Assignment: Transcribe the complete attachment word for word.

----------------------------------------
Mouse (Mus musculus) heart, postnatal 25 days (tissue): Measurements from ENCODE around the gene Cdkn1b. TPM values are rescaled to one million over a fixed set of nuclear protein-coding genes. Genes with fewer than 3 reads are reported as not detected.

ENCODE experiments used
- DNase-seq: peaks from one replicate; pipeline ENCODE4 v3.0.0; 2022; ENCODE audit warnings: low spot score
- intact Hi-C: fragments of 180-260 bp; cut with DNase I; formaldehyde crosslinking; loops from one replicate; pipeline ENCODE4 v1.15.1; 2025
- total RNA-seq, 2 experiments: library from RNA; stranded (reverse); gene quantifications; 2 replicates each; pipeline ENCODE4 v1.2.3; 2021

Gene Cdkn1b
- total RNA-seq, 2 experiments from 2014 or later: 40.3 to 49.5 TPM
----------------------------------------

Mouse (Mus musculus) heart, postnatal 25 days (tissue): Measurements from ENCODE around the gene Cdkn1b. TPM values are rescaled to one million over a fixed set of nuclear protein-coding genes. Genes with fewer than 3 reads are reported as not detected.

ENCODE experiments used
- DNase-seq: peaks from one replicate; pipeline ENCODE4 v3.0.0; 2022; ENCODE audit warnings: low spot score
- intact Hi-C: fragments of 180-260 bp; cut with DNase I; formaldehyde crosslinking; loops from one replicate; pipeline ENCODE4 v1.15.1; 2025
- total RNA-seq, 2 experiments: library from RNA; stranded (reverse); gene quantifications; 2 replicates each; pipeline ENCODE4 v1.2.3; 2021

Gene Cdkn1b
- total RNA-seq, 2 experiments from 2014 or later: 40.3 to 49.5 TPM